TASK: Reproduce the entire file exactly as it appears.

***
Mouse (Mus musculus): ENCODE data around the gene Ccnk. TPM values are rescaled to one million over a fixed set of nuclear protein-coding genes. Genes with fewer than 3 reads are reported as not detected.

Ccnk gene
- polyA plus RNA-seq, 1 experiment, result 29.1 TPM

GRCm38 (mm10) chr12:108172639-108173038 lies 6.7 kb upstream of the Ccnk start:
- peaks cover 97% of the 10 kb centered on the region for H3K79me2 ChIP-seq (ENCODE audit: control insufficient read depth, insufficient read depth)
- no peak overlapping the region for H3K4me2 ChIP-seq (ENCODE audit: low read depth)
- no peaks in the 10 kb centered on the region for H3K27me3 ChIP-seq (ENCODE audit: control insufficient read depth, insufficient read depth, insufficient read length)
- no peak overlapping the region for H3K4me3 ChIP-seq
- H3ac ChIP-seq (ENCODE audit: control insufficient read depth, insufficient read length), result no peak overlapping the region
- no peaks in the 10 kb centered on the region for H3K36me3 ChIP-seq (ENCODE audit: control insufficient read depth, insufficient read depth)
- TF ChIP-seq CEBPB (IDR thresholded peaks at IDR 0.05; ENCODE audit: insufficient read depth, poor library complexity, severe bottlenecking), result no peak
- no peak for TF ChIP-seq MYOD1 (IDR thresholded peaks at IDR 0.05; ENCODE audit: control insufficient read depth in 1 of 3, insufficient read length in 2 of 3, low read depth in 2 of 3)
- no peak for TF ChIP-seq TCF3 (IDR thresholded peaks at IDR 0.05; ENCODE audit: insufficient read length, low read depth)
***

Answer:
Mouse (Mus musculus): ENCODE data around the gene Ccnk. TPM values are rescaled to one million over a fixed set of nuclear protein-coding genes. Genes with fewer than 3 reads are reported as not detected.

Ccnk gene
- polyA plus RNA-seq, 1 experiment, result 29.1 TPM

GRCm38 (mm10) chr12:108172639-108173038 lies 6.7 kb upstream of the Ccnk start:
- peaks cover 97% of the 10 kb centered on the region for H3K79me2 ChIP-seq (ENCODE audit: control insufficient read depth, insufficient read depth)
- no peak overlapping the region for H3K4me2 ChIP-seq (ENCODE audit: low read depth)
- no peaks in the 10 kb centered on the region for H3K27me3 ChIP-seq (ENCODE audit: control insufficient read depth, insufficient read depth, insufficient read length)
- no peak overlapping the region for H3K4me3 ChIP-seq
- H3ac ChIP-seq (ENCODE audit: control insufficient read depth, insufficient read length), result no peak overlapping the region
- no peaks in the 10 kb centered on the region for H3K36me3 ChIP-seq (ENCODE audit: control insufficient read depth, insufficient read depth)
- TF ChIP-seq CEBPB (IDR thresholded peaks at IDR 0.05; ENCODE audit: insufficient read depth, poor library complexity, severe bottlenecking), result no peak
- no peak for TF ChIP-seq MYOD1 (IDR thresholded peaks at IDR 0.05; ENCODE audit: control insufficient read depth in 1 of 3, insufficient read length in 2 of 3, low read depth in 2 of 3)
- no peak for TF ChIP-seq TCF3 (IDR thresholded peaks at IDR 0.05; ENCODE audit: insufficient read length, low read depth)